Thomas McCutcheon

Q: I was hit in a parking lot by a teenager who was on her cell phone and not looking at all when she backed into me. She was still on her cell phone when she got out of the car. The police would not make a report because it was on private property and I only have liability insurance. The whole situation makes me very angry. Is there anything I can do to prove that she was on her cell phone and not paying attention?

Johnny, Florence, AL

A: Parking lot accidents really cause problems for people who don’t have full coverage insurance. I am not suggesting that everyone should have full coverage insurance. In fact, I spoke to a young lady who had bought a 12 year old Jaguar and was paying $200 a month for full coverage insurance. Those cars can be bought for $5000 and I don’t know that the math works out to pay full coverage for a car that can be replaced relatively inexpensively.

Property damage only cases that have less than $5000 in damage to the car should go to small claims court. It is not economically feasible to hire me to go to small claims court for a $2000 or $3000 case. By the time you pay the attorney’s fee, your net result isn’t enough to pay for the repairs for your vehicle. Small claims court is designed for non-lawyers to prepare reasonably well with common sense evidence and witnesses and present their case to a judge who makes a decision, in writing, typically after the parties leave.

Small claims court does not automatically allow “discovery”. Discovery in the legal sense means or includes depositions, written questions that are to be answered under oath and subpoenas. In a regular automobile accident case that we would handle, a case involving a person who was hurt, we would be very interested in obtaining the cell phone number and the carrier (AT&T, Verizon, Sprint) so that we could issue for a subpoena to find out whether or not the person at fault was either talking or texting at the time of the accident.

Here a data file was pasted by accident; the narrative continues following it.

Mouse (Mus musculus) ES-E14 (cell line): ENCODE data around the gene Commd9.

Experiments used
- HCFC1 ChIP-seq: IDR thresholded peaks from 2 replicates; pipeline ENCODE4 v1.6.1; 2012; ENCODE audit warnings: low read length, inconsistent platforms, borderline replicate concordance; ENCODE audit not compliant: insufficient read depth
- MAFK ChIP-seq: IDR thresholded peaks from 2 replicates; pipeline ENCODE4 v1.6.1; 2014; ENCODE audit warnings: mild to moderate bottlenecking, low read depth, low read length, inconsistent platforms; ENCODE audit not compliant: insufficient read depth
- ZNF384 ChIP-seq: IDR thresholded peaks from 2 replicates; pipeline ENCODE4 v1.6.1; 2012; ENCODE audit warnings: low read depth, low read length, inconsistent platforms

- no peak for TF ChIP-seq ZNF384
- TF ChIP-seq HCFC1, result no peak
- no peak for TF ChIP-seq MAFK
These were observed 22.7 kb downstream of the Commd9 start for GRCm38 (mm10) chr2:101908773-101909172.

That brings up a point that should be made. We use repair bills, medical bills and the other side’s phone records to prove our case. We photograph skid or scuff marks from the accident scene and we use the physical evidence from the damage to the vehicle for the jury to consider. The problem is people that are really hurt aren’t out snapping pictures of the car that hit them and writing down the exact time of the accident.

You will be able to testify that you saw the person on the phone. You will be able to describe or show photographic evidence of where the impact on your car was. You will be able to testify as to your version of how the accident happened. You will need to know the value of your car before the accident and after the accident and you should have a person who regularly repairs cars to testify as to how it will cost to repair your car present in court. Unfortunately, I do not believe that you will be able to prove, other than through your testimony, that the person that hit you was a distracted driver.

Buckle up, drive safely and as always your referrals are appreciated! 256-764-0112


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